Open phase (8 of 8)
Open phase of vibration at the same pitch, showing that only the right cord (left of photo) vibrates.
Panoramic view (1 of 6)
Panoramic view of larynx, showing left contact granuloma (right of photo). Elsewhere, this has been removed twice, with prompt recurrence.
Upper and middle lobule, Cleft 1 (2 of 6)
Close-up of posterior commissure. Deep 'cleft 1' here separates upper (U) and middle (M) lobules of the granuloma.
Phonation (3 of 6)
During phonation, the right vocal process is settled deeply into 'cleft 1' and only the upper lobule (U) rides above the plane of the cords.
Lower lobule (4 of 6)
Here the patient is blowing out and rotating the granuloma upward to expose 'cleft 2' and the lower lobule (L).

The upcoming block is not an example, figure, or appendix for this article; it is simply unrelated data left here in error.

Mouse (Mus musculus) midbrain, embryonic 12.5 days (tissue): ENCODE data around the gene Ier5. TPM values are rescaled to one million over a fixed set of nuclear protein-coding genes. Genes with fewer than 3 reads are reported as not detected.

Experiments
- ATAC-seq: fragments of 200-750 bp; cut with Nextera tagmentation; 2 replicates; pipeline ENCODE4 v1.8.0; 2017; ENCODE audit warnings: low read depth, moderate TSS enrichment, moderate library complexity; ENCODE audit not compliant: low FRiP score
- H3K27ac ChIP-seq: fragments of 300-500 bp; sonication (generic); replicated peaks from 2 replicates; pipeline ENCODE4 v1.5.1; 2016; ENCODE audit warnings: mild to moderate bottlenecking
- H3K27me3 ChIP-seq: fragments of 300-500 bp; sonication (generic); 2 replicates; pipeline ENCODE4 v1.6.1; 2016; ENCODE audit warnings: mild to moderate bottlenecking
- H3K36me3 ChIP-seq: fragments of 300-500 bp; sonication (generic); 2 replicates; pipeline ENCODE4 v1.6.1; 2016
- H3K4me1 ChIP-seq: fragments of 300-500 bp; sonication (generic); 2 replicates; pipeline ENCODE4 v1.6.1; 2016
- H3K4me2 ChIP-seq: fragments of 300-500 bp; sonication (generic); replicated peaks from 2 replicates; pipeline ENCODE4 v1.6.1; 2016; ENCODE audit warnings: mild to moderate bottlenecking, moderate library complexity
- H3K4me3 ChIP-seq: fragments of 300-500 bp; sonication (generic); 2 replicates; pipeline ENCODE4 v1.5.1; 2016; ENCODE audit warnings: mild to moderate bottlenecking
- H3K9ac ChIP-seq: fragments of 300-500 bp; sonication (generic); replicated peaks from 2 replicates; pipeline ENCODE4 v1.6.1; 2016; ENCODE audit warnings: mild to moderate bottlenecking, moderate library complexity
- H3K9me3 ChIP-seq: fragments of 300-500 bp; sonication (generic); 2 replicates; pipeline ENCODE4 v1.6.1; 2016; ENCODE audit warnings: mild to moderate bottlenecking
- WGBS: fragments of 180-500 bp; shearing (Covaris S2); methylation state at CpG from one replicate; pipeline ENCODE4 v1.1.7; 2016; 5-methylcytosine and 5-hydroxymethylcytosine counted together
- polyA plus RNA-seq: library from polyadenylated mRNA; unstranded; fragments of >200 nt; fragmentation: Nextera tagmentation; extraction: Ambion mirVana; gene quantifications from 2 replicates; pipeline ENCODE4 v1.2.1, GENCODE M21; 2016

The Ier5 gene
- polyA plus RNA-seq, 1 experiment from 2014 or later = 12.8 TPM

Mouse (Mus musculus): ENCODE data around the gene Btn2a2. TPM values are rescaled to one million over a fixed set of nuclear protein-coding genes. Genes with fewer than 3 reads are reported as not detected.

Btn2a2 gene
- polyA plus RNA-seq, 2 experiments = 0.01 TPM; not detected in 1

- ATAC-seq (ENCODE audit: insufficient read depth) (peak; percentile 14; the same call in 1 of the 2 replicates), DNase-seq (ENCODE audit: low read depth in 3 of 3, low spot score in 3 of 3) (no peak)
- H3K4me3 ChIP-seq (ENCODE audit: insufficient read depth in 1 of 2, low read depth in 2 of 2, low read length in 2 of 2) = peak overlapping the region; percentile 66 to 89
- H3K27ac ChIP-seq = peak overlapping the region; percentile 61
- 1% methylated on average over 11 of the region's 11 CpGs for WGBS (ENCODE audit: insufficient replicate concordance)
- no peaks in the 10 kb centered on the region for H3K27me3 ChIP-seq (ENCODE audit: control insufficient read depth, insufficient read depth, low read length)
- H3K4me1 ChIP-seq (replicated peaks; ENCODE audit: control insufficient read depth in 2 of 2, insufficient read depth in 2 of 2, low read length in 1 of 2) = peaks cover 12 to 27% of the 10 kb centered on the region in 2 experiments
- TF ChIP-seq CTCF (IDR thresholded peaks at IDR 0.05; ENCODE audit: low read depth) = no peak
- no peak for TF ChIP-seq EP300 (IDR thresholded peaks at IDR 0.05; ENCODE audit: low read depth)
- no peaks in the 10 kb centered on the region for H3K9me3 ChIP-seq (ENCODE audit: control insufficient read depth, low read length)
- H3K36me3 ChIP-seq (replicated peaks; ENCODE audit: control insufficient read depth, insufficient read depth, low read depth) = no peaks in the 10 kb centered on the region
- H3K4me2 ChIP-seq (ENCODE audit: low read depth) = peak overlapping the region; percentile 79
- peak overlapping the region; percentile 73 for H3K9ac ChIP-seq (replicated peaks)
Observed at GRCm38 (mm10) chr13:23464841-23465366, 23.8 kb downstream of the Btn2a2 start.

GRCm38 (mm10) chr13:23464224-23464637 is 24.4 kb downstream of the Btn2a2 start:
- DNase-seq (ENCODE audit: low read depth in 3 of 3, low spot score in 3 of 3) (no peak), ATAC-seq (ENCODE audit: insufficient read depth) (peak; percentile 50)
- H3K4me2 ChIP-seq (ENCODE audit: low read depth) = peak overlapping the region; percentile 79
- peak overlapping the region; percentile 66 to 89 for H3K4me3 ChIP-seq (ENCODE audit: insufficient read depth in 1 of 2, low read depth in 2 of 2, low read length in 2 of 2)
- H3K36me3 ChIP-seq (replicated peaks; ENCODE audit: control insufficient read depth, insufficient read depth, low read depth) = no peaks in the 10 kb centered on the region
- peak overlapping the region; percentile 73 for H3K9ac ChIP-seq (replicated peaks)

Upper and middle lobule, Cleft 2 (5 of 6)
Again during phonation, but with right vocal process now settled deeply into 'cleft 2,' and now both upper and middle lobules (U, M) ride above the plane of the cords.
Tri-lobed (6 of 6)
Another view, now showing clefts 1 and 2, as well as all three lobes of the granuloma. The plan is to allow granuloma maturation and spontaneous detachment.
Contact granuloma (1 of 4)
This man was diagnosed elsewhere with a stubbornly persistent lesion of his right vocal cord (left of photo). It almost appears that the left cord (right of photo) may have had a similar lesion in the past, but is now healed.
Narrow band light (2 of 4)
Under narrow band light, the rolled border of the right-sided lesion (left of photo is better seen, as is the healed nature of the left vocal cord (right of photo).
Phonation (3 of 4)
During voicing, the left cord (right of photo) clearly fits into the cleft of the right sided lesion (left of photo).
One year later (4 of 4)
Nearly a year later, the granuloma is healed. Lesions like this usually eventually heal, but can take many months and even a year or more.